, Latin pluere
to rain, Greek ... to sail, swim, float, Sanskrit plu
to swim, sail. √84. Confer Fleet
, noun & adjective
.] 1. To sail; to float.
And in frail wood on Adrian Gulf doth fleet . Spenser. 2. To fly swiftly; to pass over quickly; to hasten; to flit as a light substance.
All the unaccomplished works of Nature's hand, . . . Milton. 3. (Nautical) To slip on the whelps or the barrel of a capstan or windlass; -- said of a cable or hawser.
Dissolved on earth, fleet hither.
Fleet transitive verb 1. To pass over rapidly; to skin the surface of; as, a ship that fleets the gulf. Spenser. 2. To hasten over; to cause to pass away lighty, or in mirth and joy.
Many young gentlemen flock to him, and fleet the time carelessly. Shak. 3. (Nautical) (a) To draw apart the blocks of; -- said of a tackle. Totten. (b) To cause to slip down the barrel of a capstan or windlass, as a rope or chain.
[ Compar. Fleeter
; superl. Fleetest
.] [ Confer Icelandic flj...tr
quick. See Fleet
, intransitive verb
] 1. Swift in motion; moving with velocity; light and quick in going from place to place; nimble.
In mail their horses clad, yet fleet and strong. Milton. 2. Light; superficially thin; not penetrating deep, as soil.
[ Prov. Eng.] Mortimer.
[ Middle English flete
, Anglo-Saxon fleót
ship, from fleótan
to float, swim. See Fleet
, intransitive verb
and confer Float
.] A number of vessels in company, especially war vessels; also, the collective naval force of a country, etc. Fleet captain
, the senior aid of the admiral of a fleet, when a captain. Ham. Nav. Encyc.
[ Anglo-Saxon fleót
a place where vessels float, bay, river; akin to Dutch vliet
rill, brook, German fliess
. See Fleet
, intransitive verb
] 1. A flood; a creek or inlet; a bay or estuary; a river; -- obsolete, except as a place name, -- as Fleet Street in London.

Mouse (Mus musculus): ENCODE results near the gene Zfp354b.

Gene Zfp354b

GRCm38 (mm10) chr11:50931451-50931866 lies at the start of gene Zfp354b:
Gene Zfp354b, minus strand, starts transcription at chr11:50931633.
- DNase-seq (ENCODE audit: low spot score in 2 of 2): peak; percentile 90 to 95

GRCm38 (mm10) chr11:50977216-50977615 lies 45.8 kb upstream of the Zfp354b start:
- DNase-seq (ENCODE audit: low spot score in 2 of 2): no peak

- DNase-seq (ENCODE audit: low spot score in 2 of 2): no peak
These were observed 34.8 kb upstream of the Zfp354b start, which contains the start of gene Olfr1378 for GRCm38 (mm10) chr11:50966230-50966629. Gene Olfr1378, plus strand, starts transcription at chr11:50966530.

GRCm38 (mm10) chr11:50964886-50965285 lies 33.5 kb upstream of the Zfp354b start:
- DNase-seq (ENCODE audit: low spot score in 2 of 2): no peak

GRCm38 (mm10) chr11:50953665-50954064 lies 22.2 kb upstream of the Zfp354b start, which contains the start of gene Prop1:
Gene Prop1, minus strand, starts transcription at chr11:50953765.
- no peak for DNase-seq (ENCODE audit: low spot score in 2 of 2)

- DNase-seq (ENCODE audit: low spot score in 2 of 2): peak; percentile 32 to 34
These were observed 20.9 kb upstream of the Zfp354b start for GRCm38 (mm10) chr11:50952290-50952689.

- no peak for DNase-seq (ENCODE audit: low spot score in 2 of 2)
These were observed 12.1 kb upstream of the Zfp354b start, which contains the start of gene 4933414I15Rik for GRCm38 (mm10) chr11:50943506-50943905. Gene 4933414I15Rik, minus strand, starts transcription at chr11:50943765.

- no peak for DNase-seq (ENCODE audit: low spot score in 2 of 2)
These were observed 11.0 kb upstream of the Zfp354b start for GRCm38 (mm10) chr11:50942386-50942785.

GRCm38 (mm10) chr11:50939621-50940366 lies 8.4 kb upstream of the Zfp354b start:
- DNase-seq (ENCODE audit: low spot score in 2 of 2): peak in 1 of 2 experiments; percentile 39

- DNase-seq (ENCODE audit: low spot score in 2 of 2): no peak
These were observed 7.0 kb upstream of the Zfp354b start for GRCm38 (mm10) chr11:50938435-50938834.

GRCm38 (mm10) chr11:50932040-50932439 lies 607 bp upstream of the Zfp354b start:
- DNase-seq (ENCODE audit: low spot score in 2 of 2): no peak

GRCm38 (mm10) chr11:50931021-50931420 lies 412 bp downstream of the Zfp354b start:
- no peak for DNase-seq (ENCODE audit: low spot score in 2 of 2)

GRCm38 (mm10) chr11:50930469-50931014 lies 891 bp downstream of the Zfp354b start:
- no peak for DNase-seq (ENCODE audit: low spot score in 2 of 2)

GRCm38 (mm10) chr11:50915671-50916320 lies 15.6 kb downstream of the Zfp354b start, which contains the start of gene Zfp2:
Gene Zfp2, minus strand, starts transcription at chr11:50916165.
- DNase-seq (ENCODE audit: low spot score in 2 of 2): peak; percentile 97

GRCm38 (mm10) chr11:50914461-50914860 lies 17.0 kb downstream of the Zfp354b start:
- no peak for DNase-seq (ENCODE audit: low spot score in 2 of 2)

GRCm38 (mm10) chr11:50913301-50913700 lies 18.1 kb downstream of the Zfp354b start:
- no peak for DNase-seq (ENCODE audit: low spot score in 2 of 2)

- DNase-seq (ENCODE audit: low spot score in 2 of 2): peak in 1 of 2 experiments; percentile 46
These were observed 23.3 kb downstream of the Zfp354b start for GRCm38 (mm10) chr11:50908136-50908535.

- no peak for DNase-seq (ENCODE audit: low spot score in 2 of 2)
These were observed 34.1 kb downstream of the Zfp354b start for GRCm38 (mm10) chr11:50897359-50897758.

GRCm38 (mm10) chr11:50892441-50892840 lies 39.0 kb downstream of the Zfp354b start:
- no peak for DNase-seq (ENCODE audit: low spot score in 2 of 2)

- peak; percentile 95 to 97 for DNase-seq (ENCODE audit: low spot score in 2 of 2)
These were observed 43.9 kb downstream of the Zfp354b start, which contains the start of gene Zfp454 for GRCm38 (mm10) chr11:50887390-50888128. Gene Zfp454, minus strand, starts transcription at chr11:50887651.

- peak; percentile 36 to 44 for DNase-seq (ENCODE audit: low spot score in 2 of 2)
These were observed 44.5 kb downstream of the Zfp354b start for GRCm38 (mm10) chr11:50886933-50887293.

Together wove we nets to entrap the fish Matthewes. 2. A former prison in London, which originally stood near a stream, the Fleet (now filled up). Fleet parson
In floods and sedgy fleets .
, a clergyman of low character, in, or in the vicinity of, the Fleet prison, who was ready to unite persons in marriage (called Fleet marriage ) at any hour, without public notice, witnesses, or consent of parents.
Fleet transitive verb
[ Anglo-Saxon flēt
cream, from fleótan
to float. See Fleet
, intransitive verb
] To take the cream from; to skim.
[ Prov. Eng.] Johnson.
Fleet intransitive verb (Nautical) To move or change in position; -- said of persons; as, the crew fleeted aft.
Fleet transitive verb (Nautical) To move or change in position; used only in special phrases; as, of fleet aft the crew.
We got the long "stick" . . . down and " fleeted " aft, where it was secured. F. T. Bullen.
Fleet-foot adjective Swift of foot. Shak.
Fleeten noun Fleeted or skimmed milk. [ Obsolete] Fleeten face , a face of the color of fleeten, i. e. , blanched; hence, a coward. "You know where you are, you fleeten face ." Beau. & Fl.
Fleeting adjective Passing swiftly away; not durable; transient; transitory; as, the fleeting hours or moments. Syn.
-- Evanescent; ephemeral. See Transient
Fleetingly adverb In a fleeting manner; swiftly.
Fleetings noun plural A mixture of buttermilk and boiling whey; curds. [ prov. Eng.] Wright.